A 9th round pick in 1992, Johnson spent his first four pro seasons as a reserve, not playing at all until ‘94, and getting a stint in NFL Europe in 1995. He played well in 1996 and 1997 and was the starter entering 1998. In the first game, he threw four TDs, two to veteran Cris Carter, two to rookie Randy Moss.

In the second game he sprained his ankle and lost his job to eventual league MVP Randall Cunningham. The Vikings traded Johnson to Washington, he made a Pro Bowl, and when he became a free agent in 2001 he was the rare commodity: a Pro Bowl, free agent quarterback with a QB rating over 80. He signed with Tampa Bay; two years later he was a champion.

This is the kind of player a team should pursue when said team needs a final piece, just like the 2001 Buccaneers did when they went after Johnson. If you’re not going to draft your Super Bowl quarterback, you have to acquire a veteran whose circumstances stunted or his progress and ran him out of town.

Brad Johnson looks to pass Photo by Doug Pensinger/Getty Images

Johnson lost his job to Cunningham because of injury, Brees lost his job to the higher-drafted and younger Philip Rivers, Peyton Manning lost his job with the Colts in a combination of those.

Looking at Super Bowl losers with quarterbacks they didn’t draft, (other than Manning’s arrival in Denver, which we covered):

Kurt Warner’s production in St. Louis and then with the Giants dipped enough to get him to Arizona. Matt Hasselbeck was drafted to the Packers by Mike Holmgren, who then traded for Hasselbeck when he went to coach the Seahawks. Jake Delhomme’s career path was similar to Warner’s arrival on the Rams. Rich Gannon and Chris Chandler were merely serviceable until they fell into optimal circumstances in Oakland and Atlanta. Stan Humphries won a ring as a backup in Washington, was traded to San Diego, and took the Chargers to the big game.

This works for winners too who fall outside the preferred background. Steve Young and Brett Favre were traded before their first teams knew what they had. Trent Dilfer was chased away from the Bucs, the team that drafted him, and won a ring in Baltimore his first year there. Tom Brady was famously motivated by his sixth round selection, as was fellow sixth round pick Mark Rypien.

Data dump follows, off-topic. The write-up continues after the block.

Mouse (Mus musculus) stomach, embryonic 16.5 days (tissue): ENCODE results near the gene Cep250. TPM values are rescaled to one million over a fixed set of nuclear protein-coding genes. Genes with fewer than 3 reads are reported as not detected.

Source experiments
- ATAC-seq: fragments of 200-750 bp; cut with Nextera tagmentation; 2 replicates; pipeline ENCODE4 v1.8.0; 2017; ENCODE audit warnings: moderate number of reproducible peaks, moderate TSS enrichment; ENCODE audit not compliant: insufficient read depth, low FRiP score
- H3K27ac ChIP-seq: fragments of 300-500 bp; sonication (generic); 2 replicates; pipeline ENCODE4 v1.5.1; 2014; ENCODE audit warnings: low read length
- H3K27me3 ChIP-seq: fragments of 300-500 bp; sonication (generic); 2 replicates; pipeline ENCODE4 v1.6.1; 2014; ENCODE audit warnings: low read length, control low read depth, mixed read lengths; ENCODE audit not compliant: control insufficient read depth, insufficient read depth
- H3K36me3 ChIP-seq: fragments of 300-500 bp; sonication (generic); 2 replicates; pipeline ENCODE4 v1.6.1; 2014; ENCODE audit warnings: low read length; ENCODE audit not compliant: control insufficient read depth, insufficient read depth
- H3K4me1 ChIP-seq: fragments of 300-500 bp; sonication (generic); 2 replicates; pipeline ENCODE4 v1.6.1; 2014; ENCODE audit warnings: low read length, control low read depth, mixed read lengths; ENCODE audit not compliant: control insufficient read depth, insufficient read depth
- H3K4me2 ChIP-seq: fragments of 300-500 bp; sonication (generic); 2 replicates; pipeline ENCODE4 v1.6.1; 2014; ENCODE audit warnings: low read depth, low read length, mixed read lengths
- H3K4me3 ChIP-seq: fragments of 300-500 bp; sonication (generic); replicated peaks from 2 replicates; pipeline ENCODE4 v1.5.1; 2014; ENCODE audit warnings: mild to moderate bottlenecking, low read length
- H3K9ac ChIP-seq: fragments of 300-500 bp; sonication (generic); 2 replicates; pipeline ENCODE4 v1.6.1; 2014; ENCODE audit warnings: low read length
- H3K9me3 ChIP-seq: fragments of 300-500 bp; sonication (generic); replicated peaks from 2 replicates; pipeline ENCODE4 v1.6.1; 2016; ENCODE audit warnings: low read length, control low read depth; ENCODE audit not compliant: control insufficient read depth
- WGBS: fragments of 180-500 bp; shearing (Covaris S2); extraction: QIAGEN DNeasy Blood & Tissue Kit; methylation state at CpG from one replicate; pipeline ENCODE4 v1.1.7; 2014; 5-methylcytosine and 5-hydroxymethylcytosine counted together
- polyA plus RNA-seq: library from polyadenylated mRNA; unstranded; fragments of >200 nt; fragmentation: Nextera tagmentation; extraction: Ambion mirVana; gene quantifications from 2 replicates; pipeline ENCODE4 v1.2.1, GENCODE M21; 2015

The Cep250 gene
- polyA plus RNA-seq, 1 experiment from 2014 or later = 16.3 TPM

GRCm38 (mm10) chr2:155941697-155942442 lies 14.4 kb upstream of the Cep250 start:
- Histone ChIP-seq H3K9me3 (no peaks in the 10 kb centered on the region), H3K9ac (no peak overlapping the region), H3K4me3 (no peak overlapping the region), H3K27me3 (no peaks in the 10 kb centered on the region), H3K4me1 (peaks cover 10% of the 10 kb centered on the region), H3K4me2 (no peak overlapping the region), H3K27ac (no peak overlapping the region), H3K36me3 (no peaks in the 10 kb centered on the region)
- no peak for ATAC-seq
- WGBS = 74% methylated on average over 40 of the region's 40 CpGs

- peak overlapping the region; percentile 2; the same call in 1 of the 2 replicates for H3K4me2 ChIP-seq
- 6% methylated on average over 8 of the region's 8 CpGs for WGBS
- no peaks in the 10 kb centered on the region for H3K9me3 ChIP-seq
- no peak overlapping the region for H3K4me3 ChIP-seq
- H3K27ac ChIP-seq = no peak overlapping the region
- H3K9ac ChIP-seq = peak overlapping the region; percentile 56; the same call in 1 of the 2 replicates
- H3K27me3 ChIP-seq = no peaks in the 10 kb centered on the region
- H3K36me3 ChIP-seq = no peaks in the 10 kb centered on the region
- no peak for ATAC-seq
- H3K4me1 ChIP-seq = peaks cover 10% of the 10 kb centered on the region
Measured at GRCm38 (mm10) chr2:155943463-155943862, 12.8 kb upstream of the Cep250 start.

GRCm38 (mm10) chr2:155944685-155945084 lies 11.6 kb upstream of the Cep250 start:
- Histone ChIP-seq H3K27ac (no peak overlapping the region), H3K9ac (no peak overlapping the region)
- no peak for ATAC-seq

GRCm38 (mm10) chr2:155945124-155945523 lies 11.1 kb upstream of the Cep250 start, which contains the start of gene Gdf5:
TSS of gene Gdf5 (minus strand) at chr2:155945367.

The only guy who really falls outside these historic parameters is Warner in 1999. He is the only Super Bowl-champion quarterback since 1990 who was not drafted in the first three rounds, never made a Pro Bowl before the season in question, and did not attend a major football program in college. He did have some pedigree when he arrived in St. Louis: he was first team all-Arena in 1996 and 1997 with the Iowa Barnstormers.

So, who can the Bears find?

Looking around the league, there aren’t many misunderstood gems or haven’t-gotten-a-shot yet players who fall into the third category. With the Bears now 2-8, we are skating toward a top 5 pick. That’s the best bet in my opinion. We haven’t taken a quarterback in the first round (actually, first three rounds) since Rex in 2003, tied for the sixth longest stretch for a franchise not drafting a QB in the first round.

(In case you’re wondering: Bengals ‘03, Texans ‘02, Pats ‘93, Seahawks ‘93, Cowboys ‘89, Chiefs ‘83, Saints ‘71.)

If we don’t draft a quarterback in the first round (and damn, seriously, let’s draft a quarterback in the first round, if not this year then next), we’ve got a few guys currently in the league who fit one of our molds. E.J. Manuel of Buffalo falls into the 2006 Drew Brees Mold, a recent first round pick from a big college program who has fallen out of favor before reaching his peak.

Teddy Bridgewater might qualify for the 2001 Brad Johnson Mold, although he’s accomplished less than Johnson had at that point.

Tony Romo is the 2012 Peyton Manning Mold, but he’ll be 37 and returning from injury. He could qualify for the Plunkett Principle, but even he would four years older than Plunkett. Also, as terrific as Romo has been, he’s 2-4 in the playoffs and has never reached a conference championship game.

I personally am still a fan of Colin Kaepernick, who fits the 2005 Kurt Warner Mold (a comet of a star who seemingly flamed out but has more left in the tank), but he’s pricey for a stopgap option.

And in the 1992 Brett Favre Mold is Jimmy Garoppolo of the Patriots. In Belichick we trust, right? Jimmy G will be 26 next year, was a second round pick, and played well in relief of Brady. He’s the best of an uninspiring lot.

The answer is simple: the draft is where it’s at. Apparently this is not a great year to draft a quarterback. As my colleague Josh Sunderbruch explains, nearly EVERY year is touted as “not a great year to draft a quarterback,” and nearly every year, a quality quarterback breaks through the fog.

So pretty please Ryan Pace, with sugar on top, let’s draft a quarterback in the first round. If no one pans out as a first rounder this year, let’s grab someone in the top three rounds and get a first rounder next year.

Please, please, please start drafting quarterbacks. We don’t ask for much.